A Configuration Disclaimer
- Storing both HTML and rendered HTML (Spider > Extraction > HTML)
- Connecting to the PageSpeed API (Configuration > API Access > PageSpeed Insights)
In my decade of experience in SEO, I’ve found very few websites that actually change “on the fly” as it were, with things like the page title, meta title, description, canonical or other page-level directives. As we can see in the screenshot above for my crawl of theupside.com for the purposes of this article, that holds true here as well.
This is where storing the HTML and the rendered HTML in your Screaming Frog come in handy for a technical SEO deep-dive.
In Screaming Frog, when you choose a page, and click the “View Source” tab in the page-level menu, you’re able to see the differences between the initial HTML and the client-side rendered HTML. When you choose to “Show Differences” the HTML is highlighted in red and green where there are removals or additions from the original source code.
Knowing that, we can go to the developers with a specific question about the filtering on the page, and asking what the scope and effort would be if we wanted (or felt we needed) to change how that was built.
You can also use this report to determine the library or framework being used, as usually it will be referenced in the .js file reference in the <head>, the naming conventions of the classes, or in the annotations of the HTML. If that doesn’t give you a strong enough indication, there are a number of online tools and extensions that can provide stronger hints, like Wappalyser.
The PageSpeed Insights Report
The PageSpeed Insights report in the SEO Spider is a goldmine for details on the standard opportunities reported by the web version at pagespeed.web.dev. Again we see one of the major advantages of the SEO Spider win out: the ability to aggregate issues across the website and see the scale of the impact of a particular issue.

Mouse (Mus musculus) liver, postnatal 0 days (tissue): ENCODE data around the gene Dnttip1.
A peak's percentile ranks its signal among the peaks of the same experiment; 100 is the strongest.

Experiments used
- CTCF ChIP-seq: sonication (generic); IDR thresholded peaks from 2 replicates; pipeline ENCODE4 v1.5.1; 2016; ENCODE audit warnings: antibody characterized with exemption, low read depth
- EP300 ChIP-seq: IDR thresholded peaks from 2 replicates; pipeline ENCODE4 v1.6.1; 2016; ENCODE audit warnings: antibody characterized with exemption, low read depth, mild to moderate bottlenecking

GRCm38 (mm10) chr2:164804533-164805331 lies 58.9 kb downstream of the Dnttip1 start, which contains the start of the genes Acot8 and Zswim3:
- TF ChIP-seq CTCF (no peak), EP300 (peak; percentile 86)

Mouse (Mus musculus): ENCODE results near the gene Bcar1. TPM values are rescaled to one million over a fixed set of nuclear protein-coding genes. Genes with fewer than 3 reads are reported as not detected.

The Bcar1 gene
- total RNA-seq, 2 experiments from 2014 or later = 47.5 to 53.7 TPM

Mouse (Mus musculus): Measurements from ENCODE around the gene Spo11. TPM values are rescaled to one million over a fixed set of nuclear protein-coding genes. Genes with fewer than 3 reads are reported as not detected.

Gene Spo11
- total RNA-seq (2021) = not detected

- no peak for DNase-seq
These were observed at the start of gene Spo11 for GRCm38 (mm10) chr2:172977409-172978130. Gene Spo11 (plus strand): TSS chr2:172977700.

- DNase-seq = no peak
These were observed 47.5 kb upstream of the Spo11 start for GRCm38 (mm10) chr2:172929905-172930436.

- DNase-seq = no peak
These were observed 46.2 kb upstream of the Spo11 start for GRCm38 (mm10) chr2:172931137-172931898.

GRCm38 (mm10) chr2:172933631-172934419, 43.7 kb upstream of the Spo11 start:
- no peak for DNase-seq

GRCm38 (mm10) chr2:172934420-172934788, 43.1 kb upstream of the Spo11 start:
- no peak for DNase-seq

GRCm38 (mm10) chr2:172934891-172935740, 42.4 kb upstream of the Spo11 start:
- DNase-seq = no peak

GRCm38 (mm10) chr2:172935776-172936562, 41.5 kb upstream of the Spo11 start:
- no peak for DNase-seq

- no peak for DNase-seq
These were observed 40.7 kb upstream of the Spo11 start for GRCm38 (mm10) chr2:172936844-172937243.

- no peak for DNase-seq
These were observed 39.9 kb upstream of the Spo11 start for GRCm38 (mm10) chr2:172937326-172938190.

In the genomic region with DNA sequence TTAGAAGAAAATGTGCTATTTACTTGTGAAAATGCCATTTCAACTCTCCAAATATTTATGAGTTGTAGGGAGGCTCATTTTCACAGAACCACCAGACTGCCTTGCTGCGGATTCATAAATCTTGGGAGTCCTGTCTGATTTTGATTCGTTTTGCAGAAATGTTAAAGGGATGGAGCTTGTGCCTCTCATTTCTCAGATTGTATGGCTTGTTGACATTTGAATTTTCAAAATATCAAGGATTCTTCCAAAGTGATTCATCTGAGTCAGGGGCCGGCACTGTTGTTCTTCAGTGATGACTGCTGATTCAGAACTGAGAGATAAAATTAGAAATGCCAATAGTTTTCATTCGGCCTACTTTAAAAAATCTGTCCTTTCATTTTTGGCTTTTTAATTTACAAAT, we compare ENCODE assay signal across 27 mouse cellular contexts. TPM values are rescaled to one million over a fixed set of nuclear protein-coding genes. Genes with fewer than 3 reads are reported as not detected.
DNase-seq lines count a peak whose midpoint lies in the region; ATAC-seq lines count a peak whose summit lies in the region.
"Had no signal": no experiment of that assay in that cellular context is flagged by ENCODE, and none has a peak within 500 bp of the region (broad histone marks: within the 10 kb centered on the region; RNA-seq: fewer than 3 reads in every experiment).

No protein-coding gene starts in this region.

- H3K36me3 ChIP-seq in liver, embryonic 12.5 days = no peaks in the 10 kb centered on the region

- Most of the rest of the opportunities come from third-party apps, including Facebook, Vimeo and Hotjar. The best we may be able to do with these scripts is make sure they’re up-to-date and are only installed on the pages they’re needed on.
To get there, open up the page in your browser, and go to the developer console. Then you’ll want to run a command. Rather than trying to remember the shortcut, I go to the three dot menu and click “Run command”.
From there, I type coverage, and click “Show Coverage”.
If I was the SEO for The Upside, I would take this and go to the developer, and ask them what they think is happening here; to me there is no particular pattern in this coverage report detail I can discern. At best, I’d guess it may be some sort of file compression error.
Avoid Large Layout Shifts
For many of us, though, diagnosing large layout shifts is easier to make a business case for addressing when we can visualise it. Some tools to help with that include:
- The Performance Report in Chrome (as described in the Core Web Vitals audit article)
Two major culprits I find for large layout shifts are externally-hosted fonts (usually Google fonts) and images. Cookie consent or sale notification banners are also becoming common causes of layout shifts.
A few options to address the layout shift caused by non-websafe fonts loading after the page has started loading include:
- Using rel=preload to load the font earlier
- Hosting the font locally rather than calling it externally
For images, a few options are:
- Checking height and width are set on the images, and if they aren’t, seeing if the CMS will allow for it (not all do, like Hubspot doesn’t allow for it at the time of writing).
- Using an image placeholder library, like holder.js or placeholder.js
Often when I make business cases around something like large layout shifts and fixing it, I speak to perceived load time and the reduction in conversion rate that usually comes with a longer load time of a page, rather than “SEO benefits.”
We all know, yes, it will benefit SEO, many times, though, that requires working with and advocating for other departments and their goals as well. As long as the job gets done, as SEO’s, we should be content.